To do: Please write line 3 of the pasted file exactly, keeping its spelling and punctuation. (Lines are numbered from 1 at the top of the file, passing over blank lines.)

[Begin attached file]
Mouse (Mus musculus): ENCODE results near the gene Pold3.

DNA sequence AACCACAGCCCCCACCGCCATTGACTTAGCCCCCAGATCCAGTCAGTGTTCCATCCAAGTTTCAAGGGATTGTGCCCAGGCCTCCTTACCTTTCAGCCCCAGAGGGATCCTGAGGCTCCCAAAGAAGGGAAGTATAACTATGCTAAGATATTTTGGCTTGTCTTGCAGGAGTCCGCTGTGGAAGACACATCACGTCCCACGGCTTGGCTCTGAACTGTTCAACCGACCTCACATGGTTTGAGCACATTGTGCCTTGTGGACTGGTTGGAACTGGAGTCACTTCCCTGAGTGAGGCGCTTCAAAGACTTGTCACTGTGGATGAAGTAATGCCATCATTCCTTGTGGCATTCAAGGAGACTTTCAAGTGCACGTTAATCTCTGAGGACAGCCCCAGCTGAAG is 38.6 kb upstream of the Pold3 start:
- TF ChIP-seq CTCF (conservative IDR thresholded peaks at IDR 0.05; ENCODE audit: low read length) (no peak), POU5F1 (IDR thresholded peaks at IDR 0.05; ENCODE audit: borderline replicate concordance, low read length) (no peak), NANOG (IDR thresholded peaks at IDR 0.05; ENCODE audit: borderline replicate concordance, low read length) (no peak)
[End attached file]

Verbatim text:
- TF ChIP-seq CTCF (conservative IDR thresholded peaks at IDR 0.05; ENCODE audit: low read length) (no peak), POU5F1 (IDR thresholded peaks at IDR 0.05; ENCODE audit: borderline replicate concordance, low read length) (no peak), NANOG (IDR thresholded peaks at IDR 0.05; ENCODE audit: borderline replicate concordance, low read length) (no peak)